What is Adlyxin (lixisenatide) injection?
Adlyxin is an injectable prescription medicine that may improve blood sugar (glucose) control in adults with type 2 diabetes, when used with diet and exercise.
- Adlyxin is not insulin and is not a substitute for insulin.
- Adlyxin is not for people with type 1 diabetes or people with diabetic ketoacidosis.
- Adlyxin has not been studied in people with a history of pancreatitis.
- Adlyxin has not been studied in people who use short-acting insulin.
- It is not known if Adlyxin is safe and effective in children.
- Adlyxin has not been studied in, and is not for, people who have a stomach problem that causes slow emptying of the stomach (gastroparesis).
Important Safety Information for Adlyxin (lixisenatide) injection
What is the most important information I should know about Adlyxin?
Do not share your Adlyxin pen with other people, even if the needle has been changed. You may give other people a serious infection, or get a serious infection from them.
Adlyxin can cause serious side effects, including:
- inflammation of the pancreas (pancreatitis), which may be severe and lead to death. Stop using Adlyxin and call your healthcare provider right away if you have severe pain in your stomach area (abdomen) that will not go away, with or without vomiting. You may feel pain from your abdomen to your back.
Do not use Adlyxin if you:
- are allergic to lixisenatide or any of the other ingredients in Adlyxin.
Symptoms of severe allergic reaction with Adlyxin may include swelling of your face, lips, tongue, or throat, problems breathing or swallowing, severe rash or itching, fainting or feeling dizzy, and very rapid heartbeat.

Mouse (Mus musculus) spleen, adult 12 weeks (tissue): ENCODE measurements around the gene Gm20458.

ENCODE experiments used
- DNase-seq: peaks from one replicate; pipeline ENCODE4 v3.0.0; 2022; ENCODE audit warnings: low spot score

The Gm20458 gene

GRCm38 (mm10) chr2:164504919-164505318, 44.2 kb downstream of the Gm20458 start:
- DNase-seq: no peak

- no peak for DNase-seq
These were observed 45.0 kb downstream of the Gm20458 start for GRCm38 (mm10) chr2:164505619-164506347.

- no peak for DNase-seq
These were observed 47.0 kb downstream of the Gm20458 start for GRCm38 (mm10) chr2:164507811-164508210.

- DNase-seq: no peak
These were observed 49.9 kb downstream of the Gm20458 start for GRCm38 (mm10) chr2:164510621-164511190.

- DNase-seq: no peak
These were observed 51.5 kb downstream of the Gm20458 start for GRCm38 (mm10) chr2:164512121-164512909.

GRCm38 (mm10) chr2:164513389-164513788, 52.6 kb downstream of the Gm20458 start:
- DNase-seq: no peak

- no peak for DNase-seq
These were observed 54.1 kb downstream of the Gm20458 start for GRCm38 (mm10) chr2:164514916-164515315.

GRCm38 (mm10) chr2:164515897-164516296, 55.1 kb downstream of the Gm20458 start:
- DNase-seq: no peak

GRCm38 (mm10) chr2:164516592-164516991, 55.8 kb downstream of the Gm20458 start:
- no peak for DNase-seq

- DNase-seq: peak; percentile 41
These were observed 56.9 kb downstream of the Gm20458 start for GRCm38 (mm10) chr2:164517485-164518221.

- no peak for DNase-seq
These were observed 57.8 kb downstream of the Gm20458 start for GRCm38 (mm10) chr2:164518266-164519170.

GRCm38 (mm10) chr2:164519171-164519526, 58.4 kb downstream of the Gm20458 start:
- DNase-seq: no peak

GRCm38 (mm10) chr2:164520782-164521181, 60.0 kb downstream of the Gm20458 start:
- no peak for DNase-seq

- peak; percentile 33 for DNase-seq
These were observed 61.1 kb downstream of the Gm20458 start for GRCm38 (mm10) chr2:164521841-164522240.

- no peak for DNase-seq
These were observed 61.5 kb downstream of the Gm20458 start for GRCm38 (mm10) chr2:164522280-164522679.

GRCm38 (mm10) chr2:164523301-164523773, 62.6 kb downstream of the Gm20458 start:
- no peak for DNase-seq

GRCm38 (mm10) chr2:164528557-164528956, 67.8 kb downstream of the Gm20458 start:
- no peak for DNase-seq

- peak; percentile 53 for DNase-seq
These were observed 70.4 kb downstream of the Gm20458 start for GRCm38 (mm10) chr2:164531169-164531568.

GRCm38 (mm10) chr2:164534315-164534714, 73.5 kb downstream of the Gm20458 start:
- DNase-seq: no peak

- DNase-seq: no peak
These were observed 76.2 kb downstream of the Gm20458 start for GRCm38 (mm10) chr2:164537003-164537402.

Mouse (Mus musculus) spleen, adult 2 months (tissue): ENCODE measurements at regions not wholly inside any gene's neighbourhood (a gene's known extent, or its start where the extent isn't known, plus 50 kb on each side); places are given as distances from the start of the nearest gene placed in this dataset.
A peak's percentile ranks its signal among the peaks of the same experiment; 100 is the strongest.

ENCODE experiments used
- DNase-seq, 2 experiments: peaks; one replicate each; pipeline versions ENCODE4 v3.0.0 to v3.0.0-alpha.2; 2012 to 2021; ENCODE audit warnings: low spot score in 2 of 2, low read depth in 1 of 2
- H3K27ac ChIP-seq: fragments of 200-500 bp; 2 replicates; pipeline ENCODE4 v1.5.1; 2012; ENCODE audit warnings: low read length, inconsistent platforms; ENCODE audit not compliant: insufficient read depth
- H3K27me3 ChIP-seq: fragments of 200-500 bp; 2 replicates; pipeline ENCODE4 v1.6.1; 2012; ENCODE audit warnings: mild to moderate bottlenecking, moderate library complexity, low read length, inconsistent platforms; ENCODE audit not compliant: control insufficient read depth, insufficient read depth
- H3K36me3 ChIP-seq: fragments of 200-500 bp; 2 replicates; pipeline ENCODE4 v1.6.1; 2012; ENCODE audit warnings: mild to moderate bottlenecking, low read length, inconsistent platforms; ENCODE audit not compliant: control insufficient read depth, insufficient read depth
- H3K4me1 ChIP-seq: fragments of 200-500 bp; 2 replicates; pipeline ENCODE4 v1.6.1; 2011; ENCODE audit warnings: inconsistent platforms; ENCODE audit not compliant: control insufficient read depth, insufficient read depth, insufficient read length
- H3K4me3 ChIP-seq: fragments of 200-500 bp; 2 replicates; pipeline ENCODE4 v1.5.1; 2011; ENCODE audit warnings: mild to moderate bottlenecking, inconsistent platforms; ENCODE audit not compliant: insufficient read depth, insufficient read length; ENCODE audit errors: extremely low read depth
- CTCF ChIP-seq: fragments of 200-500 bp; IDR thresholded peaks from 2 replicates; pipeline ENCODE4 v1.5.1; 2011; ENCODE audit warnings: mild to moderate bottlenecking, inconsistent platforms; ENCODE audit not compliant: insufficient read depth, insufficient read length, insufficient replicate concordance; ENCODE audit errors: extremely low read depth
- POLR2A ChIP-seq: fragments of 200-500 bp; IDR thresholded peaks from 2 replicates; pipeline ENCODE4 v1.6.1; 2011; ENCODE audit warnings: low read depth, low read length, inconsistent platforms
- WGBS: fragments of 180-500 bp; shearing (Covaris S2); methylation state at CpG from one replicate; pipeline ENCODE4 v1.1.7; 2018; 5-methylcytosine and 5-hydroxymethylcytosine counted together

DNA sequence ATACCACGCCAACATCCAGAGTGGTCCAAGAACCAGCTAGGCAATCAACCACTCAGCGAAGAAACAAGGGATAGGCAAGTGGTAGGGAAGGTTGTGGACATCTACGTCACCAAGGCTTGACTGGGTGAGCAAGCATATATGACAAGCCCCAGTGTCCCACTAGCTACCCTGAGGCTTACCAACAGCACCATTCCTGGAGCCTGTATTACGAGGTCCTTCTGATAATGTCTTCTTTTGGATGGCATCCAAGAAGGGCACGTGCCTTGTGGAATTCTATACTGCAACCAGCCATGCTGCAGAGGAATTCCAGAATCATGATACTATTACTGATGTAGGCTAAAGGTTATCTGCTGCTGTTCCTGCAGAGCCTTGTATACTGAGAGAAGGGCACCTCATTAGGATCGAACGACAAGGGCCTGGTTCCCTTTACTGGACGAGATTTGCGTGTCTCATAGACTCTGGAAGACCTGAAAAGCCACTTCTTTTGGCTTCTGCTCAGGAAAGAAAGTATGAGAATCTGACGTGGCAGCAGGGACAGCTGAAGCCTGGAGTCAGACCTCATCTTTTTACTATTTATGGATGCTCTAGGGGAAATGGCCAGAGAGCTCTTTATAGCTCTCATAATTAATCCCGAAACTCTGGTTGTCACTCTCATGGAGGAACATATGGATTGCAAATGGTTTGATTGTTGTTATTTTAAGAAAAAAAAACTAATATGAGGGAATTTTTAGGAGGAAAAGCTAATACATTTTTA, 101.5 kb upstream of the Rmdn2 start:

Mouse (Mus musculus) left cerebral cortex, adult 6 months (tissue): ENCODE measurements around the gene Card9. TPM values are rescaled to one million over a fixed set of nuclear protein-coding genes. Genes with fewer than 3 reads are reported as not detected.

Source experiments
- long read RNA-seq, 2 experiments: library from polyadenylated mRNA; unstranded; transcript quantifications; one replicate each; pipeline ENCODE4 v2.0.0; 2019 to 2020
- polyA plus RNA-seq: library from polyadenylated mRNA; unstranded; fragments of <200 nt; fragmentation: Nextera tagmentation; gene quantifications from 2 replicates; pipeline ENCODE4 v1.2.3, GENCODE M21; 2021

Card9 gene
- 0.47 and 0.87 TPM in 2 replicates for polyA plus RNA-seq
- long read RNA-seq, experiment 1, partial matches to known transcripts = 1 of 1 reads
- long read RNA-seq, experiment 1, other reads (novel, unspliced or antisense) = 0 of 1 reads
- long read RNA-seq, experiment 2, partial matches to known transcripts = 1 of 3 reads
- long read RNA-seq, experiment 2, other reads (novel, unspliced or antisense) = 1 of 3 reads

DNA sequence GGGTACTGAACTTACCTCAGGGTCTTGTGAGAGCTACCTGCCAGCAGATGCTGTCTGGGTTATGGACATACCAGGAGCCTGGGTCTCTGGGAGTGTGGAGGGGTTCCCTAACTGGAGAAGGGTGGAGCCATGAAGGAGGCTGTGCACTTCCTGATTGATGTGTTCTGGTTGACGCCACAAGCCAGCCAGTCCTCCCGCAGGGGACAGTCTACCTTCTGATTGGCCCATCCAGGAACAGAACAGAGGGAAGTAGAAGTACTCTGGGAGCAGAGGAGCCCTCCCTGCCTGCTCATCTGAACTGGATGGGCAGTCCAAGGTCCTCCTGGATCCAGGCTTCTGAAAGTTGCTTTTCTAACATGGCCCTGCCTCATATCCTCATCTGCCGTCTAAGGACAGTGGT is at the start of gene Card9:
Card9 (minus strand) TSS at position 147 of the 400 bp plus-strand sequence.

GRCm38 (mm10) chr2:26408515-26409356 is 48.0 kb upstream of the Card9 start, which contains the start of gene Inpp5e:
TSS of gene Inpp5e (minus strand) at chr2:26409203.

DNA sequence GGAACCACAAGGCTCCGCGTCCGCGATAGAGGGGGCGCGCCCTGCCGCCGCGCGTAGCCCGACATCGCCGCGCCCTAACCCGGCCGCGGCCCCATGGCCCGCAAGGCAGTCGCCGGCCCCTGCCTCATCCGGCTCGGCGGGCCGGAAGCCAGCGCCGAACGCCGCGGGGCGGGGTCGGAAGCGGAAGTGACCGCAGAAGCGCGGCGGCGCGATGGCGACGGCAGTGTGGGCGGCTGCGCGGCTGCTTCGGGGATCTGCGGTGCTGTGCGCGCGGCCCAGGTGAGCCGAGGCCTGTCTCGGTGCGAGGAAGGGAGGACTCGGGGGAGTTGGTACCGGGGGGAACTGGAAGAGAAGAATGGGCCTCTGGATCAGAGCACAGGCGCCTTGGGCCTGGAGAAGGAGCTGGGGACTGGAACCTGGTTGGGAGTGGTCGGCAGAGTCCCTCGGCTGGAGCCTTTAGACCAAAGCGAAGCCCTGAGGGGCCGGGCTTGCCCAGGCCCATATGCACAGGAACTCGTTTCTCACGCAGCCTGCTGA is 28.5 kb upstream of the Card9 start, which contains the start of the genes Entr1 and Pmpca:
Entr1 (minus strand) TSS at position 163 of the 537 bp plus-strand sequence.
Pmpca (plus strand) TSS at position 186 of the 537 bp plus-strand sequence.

Before using Adlyxin, tell your healthcare provider if you:
- have or have had pancreatitis, stones in your gallbladder, or a history of alcoholism.
- have or have had kidney problems.
- have severe problems with your stomach, such as delayed emptying of your stomach (gastroparesis) or problems with digesting food.
- are pregnant or breastfeeding or plan to become pregnant or breastfeed. It is not known if Adlyxin will harm your unborn baby or if Adlyxin passes into your breastmilk.
Tell your healthcare provider about all the medicines you take, including prescription medicines (especially antibiotics and birth control pills) and over-the-counter medicines (especially acetaminophen), vitamins, herbal supplements or other medicines to treat diabetes, including sulfonylureas or insulin.
How should I use Adlyxin?
- Do not change your dose unless your healthcare provider has told you to change your dose.
- Check the label on the pen each time you give your Adlyxin injection to make sure you are using the correct medication.
- You must activate each Adlyxin pen before you use it for the first time.
- Do not re-use or share your needles with other people. You may give other people a serious infection, or get a serious infection from them.
- Inject your dose of Adlyxin under the skin (subcutaneously) of your abdomen, thigh, or upper arm. Do not inject into a vein.
- Change (rotate) your injection sites within the area you chose with each dose. Do not use the same spot for each injection.
What are the possible side effects of Adlyxin?
Adlyxin may cause serious side effects including:
- severe allergic reactions. Severe allergic reactions can happen with Adlyxin. Stop taking Adlyxin and get medical help right away if you have any symptoms of a severe allergic reaction.
- low blood sugar (hypoglycemia). Your risk for getting low blood sugar is higher if you use Adlyxin with another medicine that can cause low blood sugar, such as a sulfonylurea or insulin. The dose of your sulfonylurea or insulin medicine may need to be lowered while you use Adlyxin. Signs and symptoms of low blood sugar may include headache, drowsiness, weakness, hunger, fast heartbeat, dizziness, confusion, irritability, sweating, and feeling jittery. Talk with your healthcare provider about how to treat low blood sugar.
- kidney problems (kidney failure). In people who have kidney problems, diarrhea, nausea, and vomiting may cause a loss of fluids (dehydration) which may cause kidney problems to get worse.
The most common side effects of Adlyxin (lixisenatide) injection include:
- nausea, vomiting, headache, diarrhea and feeling dizzy.